Web performance is vital, but lately I’ve felt that the topic has only been brought up by front-end developers, and only becomes a point of discussion at the end of a project. Subsequently, whenever I hear about solutions to trim down large websites, I can’t help but feel that these are merely suggestions or tricks that developers and engineers should employ after the initial design process has kicked off.
So what sort of design topics impact performance? Well, any question that a designer might ask themselves. Like these:
- How many fonts should we use?
- What sort of imagery should we apply?
- What kind of analytics scripts do we need?
- How does a user scroll through our app?
- How does this complex component affect our CSS?
- How should we even write CSS?
- What kind of frameworks should we choose?
More often than not, these questions will lead to more code, more complexity and more bloat in a design system since…
- The more fonts we add the longer we ask our users to wait.
- The type of imagery we choose for a project will impact what image formats we use.
- If we pick a crazy number of analytics tools then that can slow the whole app down, too.
- Adding a complex component in CSS, that will only be used once in the app, will lead to code bloat and it’ll further slow down the time to first render (if only marginally).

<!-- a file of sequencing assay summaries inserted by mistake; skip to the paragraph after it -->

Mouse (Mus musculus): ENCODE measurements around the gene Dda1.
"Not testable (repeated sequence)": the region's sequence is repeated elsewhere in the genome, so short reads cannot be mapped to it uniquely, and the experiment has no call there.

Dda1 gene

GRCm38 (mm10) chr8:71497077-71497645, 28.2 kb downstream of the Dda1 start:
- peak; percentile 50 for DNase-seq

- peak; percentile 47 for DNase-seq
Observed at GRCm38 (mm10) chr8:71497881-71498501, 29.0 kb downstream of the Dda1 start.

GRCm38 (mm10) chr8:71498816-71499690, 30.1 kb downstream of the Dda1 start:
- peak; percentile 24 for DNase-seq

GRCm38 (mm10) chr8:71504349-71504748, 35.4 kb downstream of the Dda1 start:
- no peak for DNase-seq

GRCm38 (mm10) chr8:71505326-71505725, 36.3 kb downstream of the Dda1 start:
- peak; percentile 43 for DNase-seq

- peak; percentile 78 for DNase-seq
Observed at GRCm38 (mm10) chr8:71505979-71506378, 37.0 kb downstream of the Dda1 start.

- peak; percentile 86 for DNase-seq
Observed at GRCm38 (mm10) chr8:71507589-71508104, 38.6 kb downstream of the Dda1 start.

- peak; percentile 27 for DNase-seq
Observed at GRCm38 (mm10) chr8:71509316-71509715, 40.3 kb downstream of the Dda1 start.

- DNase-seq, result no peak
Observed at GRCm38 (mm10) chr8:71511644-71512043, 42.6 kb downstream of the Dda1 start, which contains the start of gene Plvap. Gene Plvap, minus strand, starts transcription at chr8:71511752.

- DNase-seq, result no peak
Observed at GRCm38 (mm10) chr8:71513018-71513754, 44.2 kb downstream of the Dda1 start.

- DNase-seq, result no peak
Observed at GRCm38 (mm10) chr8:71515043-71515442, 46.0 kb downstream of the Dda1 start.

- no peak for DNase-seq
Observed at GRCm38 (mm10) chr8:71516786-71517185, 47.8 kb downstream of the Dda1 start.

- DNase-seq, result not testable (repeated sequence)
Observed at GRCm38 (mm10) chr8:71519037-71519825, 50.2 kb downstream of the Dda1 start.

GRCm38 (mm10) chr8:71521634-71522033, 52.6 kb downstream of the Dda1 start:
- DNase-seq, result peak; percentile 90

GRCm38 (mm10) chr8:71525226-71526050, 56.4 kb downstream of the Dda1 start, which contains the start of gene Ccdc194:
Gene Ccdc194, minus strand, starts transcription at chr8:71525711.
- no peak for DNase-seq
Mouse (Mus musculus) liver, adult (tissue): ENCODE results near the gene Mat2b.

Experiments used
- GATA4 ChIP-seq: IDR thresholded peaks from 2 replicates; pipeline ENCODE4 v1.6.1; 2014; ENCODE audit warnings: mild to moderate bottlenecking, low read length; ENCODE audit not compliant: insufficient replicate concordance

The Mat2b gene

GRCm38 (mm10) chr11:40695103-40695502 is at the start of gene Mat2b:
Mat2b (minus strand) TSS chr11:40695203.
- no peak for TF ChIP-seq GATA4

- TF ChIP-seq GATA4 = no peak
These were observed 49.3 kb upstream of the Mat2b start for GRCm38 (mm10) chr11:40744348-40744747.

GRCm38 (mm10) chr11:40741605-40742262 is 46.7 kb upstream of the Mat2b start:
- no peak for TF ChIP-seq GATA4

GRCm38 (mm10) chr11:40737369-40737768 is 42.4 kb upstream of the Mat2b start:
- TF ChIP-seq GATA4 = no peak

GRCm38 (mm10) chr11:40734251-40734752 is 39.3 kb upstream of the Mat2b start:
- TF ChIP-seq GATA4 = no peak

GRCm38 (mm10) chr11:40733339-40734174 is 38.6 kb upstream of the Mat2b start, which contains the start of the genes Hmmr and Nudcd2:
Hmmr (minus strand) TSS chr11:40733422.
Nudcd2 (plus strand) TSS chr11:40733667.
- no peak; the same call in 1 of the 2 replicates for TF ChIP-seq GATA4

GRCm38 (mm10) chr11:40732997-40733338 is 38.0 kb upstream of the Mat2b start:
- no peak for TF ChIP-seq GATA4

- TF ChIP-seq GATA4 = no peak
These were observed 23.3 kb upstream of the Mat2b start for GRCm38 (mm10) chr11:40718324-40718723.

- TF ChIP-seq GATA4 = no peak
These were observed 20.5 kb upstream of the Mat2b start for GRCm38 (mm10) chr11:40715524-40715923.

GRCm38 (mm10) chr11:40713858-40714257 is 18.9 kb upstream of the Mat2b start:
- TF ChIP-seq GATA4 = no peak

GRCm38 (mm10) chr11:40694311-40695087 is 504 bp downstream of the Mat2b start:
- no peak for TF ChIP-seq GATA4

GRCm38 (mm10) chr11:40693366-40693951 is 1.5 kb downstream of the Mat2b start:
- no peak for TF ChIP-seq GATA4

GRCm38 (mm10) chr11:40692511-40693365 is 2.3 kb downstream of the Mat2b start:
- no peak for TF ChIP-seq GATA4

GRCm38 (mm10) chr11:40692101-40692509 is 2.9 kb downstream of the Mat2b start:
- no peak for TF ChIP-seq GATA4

- Deciding which framework we use will have an enormous impact on the critical path.
In short, design teams should measure their success against key web performance metrics because every decision they make will eventually lead to drastic changes in what gets sent down the pipe to the end user.
And the way I’ve started to think about it is like this: every conversation about design is also a conversation about web performance. I try to remind myself that the two are inseparable from the other and so as a web designer I ought to be considerate of these problems from the very beginning of a project, not just at the end.
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Making about performance from the beginning is good. However, with any project there are trade offs. The single most important factor to consider in my opinion is launching. Next is making sure it is maintainable. I find if you think about performance too much at the beginning you start performing premature optimization, which bogs down the project and can become a direct opponent to the single most important factor…launching.
Well said Robin — I couldn’t agree more. As Brad Frost stated: “The road towards better performance doesn’t start with developers or technology stacks. It begins with a shared interest on everyone’s part in making a product that’s lightning fast.” Link
Such a great post! Thanks for the link, Jon.
What kind of question(s) do you have to ask for a designer to consider that (lets say) a complex 20 MB parallax scrolling design may not be the best solution for their client? How do you assess trade-offs of this kind?
Fine, let’s try to improve the article.
Here are some questions I feel could improve the article: